‘Waterman of India’ receives Stockholm water prize

Rajendra Singh has received the Stockholm Water Prize for his innovative water restoration efforts and improvement of water security in rural India, which has led to better living conditions for those most in need.
In its citation, the Stockholm Water Prize Committee said: “Today’s water problems cannot be solved by science or technology alone. Singh’s life work has been in building social capacity to solve local water problems through participatory action, empowerment of women, linking indigenous know-how with modern scientific and technical approaches.”
Singh lives and works in the Indian state of Rajasthan. His life changed direction in 1985 when he arrived to a small community in Rajasthan as a young medical doctor only to realise that the locals were more interested in water than his medical knowledge. Since then, and in close cooperation with local residents, he and his organisation, Tarun Bharat Sangh (TBS), have revived several rivers, brought water and life back to a thousand villages, and given hope to countless people.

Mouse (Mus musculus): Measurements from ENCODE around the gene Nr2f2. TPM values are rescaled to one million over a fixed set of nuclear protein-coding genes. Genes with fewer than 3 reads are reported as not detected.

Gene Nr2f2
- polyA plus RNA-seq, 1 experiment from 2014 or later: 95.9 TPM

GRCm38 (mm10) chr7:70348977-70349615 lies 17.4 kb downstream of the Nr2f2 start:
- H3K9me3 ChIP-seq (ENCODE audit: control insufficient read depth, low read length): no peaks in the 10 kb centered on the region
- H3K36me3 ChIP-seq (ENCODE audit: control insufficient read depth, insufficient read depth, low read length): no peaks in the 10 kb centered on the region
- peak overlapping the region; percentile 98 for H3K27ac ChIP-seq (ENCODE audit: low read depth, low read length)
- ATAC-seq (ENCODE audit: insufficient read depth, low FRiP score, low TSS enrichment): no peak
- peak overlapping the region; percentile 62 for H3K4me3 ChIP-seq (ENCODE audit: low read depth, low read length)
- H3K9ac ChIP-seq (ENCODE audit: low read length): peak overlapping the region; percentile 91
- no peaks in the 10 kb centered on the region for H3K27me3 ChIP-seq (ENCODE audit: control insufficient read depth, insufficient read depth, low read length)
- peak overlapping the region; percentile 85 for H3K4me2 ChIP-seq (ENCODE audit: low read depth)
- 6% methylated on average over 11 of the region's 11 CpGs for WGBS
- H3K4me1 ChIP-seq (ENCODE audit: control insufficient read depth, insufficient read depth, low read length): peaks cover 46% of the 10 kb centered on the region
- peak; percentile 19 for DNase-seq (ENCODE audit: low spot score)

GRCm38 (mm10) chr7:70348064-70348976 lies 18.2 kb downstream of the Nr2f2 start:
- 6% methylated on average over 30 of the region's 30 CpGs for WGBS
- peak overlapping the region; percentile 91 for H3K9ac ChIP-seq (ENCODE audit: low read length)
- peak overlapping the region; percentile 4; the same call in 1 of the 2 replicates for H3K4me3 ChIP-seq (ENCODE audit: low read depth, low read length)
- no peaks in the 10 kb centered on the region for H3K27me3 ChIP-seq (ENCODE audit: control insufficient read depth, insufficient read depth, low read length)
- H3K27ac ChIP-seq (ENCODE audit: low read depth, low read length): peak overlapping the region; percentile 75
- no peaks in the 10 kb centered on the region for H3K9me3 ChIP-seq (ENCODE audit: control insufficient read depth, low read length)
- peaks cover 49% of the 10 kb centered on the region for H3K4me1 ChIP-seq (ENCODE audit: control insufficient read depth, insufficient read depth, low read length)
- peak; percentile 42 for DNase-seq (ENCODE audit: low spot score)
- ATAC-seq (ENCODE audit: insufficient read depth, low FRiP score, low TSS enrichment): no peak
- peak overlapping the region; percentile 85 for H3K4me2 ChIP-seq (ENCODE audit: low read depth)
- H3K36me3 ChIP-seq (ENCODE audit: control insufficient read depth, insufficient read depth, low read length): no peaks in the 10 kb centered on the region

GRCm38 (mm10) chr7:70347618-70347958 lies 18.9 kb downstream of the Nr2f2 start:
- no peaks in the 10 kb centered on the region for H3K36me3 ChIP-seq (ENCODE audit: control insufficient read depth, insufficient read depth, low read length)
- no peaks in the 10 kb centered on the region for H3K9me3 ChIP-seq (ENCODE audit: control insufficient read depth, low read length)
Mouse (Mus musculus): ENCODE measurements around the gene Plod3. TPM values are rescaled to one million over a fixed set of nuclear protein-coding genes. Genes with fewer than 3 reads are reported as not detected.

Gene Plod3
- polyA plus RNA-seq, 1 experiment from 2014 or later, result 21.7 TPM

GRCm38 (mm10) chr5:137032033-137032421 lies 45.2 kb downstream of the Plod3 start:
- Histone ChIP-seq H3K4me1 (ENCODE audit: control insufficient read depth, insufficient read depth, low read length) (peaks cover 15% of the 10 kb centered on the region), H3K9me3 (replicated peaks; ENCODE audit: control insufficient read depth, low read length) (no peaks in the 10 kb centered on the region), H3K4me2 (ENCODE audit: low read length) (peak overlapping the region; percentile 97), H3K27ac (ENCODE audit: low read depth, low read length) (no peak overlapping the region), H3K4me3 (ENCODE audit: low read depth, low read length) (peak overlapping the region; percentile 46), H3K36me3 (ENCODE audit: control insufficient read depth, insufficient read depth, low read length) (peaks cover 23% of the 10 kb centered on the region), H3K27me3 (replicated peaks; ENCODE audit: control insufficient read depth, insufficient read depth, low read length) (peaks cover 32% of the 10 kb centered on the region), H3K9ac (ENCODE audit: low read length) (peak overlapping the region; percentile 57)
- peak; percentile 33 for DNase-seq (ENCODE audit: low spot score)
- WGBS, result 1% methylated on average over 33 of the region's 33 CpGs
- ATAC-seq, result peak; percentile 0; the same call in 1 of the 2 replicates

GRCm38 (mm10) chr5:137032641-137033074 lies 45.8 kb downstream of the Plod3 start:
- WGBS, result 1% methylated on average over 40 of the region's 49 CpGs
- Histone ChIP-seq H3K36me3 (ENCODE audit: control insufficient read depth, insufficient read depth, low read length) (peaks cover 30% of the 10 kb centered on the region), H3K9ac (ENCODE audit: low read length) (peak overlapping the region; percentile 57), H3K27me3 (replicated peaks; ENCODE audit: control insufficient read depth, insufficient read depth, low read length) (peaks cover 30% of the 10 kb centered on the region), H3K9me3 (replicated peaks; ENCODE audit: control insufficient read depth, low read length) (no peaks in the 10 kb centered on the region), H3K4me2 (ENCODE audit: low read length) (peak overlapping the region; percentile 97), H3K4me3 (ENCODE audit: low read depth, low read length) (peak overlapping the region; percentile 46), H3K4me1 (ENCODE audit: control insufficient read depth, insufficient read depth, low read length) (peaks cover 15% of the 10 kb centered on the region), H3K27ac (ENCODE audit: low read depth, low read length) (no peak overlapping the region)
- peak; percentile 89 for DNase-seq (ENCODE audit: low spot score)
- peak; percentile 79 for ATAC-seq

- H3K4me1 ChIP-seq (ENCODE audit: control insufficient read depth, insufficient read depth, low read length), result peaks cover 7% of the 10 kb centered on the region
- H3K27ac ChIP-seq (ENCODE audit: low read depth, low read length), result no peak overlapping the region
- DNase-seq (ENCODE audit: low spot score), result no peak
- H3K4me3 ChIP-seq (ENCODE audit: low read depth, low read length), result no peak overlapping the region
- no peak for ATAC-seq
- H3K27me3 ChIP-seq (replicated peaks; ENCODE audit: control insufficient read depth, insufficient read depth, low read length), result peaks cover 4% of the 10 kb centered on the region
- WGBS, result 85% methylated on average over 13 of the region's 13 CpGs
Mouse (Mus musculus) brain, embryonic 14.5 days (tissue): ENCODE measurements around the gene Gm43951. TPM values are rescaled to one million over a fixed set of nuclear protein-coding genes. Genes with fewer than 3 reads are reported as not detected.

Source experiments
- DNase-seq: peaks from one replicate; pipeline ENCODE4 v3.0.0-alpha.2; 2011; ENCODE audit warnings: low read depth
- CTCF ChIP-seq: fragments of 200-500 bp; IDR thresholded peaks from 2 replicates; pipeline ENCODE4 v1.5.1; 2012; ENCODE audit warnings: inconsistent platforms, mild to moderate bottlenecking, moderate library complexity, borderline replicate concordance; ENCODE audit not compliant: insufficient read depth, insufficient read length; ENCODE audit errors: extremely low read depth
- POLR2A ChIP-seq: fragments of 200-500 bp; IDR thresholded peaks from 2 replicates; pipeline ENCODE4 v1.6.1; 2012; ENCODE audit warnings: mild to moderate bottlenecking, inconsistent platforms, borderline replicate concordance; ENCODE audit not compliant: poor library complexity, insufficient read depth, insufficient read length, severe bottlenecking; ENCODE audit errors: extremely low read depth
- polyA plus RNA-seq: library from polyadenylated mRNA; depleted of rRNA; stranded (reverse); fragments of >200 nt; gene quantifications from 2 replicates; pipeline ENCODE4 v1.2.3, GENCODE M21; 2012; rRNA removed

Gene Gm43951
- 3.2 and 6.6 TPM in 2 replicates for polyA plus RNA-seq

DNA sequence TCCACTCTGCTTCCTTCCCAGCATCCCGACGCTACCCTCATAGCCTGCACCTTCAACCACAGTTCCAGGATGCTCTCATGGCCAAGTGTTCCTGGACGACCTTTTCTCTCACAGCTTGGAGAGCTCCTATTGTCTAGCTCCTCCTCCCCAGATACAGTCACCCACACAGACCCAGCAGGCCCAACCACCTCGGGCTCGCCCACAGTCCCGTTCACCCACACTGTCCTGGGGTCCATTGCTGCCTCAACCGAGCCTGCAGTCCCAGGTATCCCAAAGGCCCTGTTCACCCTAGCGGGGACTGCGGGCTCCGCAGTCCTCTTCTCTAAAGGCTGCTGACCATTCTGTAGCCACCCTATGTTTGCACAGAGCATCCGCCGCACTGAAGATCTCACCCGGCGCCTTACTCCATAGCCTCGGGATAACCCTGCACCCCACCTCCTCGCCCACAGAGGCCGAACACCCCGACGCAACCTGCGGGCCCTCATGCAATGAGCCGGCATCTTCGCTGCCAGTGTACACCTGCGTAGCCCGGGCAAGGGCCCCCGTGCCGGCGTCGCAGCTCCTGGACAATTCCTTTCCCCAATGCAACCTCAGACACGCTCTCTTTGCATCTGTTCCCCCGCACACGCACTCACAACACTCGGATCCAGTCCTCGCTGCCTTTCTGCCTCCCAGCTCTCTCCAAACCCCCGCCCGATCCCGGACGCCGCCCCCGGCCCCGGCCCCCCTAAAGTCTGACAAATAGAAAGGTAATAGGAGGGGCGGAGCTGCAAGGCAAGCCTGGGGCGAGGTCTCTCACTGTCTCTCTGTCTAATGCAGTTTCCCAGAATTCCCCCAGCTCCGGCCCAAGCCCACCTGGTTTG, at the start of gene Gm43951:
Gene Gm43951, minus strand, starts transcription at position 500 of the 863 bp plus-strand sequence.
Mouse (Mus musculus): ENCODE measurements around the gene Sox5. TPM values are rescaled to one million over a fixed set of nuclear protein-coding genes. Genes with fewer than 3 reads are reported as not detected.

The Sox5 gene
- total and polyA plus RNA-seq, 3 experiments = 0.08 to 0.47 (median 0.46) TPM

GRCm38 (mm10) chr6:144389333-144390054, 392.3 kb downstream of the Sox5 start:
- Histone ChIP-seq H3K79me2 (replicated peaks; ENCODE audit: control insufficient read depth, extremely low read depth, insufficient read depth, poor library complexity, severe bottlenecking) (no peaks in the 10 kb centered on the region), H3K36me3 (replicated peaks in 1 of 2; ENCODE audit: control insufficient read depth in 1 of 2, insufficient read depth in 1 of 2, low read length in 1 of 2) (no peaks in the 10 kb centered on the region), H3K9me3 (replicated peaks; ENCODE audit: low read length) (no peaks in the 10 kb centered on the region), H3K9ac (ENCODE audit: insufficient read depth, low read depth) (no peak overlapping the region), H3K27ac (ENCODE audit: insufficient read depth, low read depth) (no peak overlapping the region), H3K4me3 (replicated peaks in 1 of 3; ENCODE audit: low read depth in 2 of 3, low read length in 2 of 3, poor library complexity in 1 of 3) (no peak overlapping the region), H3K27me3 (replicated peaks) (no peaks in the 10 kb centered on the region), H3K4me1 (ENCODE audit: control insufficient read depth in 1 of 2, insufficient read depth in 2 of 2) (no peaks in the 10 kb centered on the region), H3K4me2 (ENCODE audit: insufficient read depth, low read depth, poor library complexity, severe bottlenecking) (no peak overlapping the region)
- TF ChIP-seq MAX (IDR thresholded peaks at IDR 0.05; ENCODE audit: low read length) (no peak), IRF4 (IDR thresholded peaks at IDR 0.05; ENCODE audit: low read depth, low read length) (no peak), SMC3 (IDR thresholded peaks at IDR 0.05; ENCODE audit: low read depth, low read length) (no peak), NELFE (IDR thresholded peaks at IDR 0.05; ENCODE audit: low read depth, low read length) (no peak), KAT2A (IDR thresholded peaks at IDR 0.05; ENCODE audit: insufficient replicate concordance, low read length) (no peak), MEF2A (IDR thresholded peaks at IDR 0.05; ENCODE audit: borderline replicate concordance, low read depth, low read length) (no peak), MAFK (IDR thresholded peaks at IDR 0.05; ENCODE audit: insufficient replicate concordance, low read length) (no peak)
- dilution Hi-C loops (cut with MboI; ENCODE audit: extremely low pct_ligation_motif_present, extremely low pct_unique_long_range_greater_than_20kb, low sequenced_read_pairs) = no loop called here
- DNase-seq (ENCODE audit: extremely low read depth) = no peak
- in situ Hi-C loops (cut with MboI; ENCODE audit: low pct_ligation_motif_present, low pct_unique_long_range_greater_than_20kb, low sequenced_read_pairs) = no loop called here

“Rajendra Singh has–through water–given people capacity and courage and thereby control over their lives and hope for the future,” said Torgny Holmgren, Executive Director of the Stockholm International Water Institute. “He has shown that sustainable development–environmental, economic and social–is based on wise water management.”
The methods used by Singh are modernisations of ancient Indian ways of collecting and storing rainwater. The methods fell out of use during British colonial rule, but have now brought water back to India’s driest state.
On the significance of the prize, Singh said: “I spent the last 31 years with a spade in my hand, down in the earth, but now, this prize gives authority to my work.”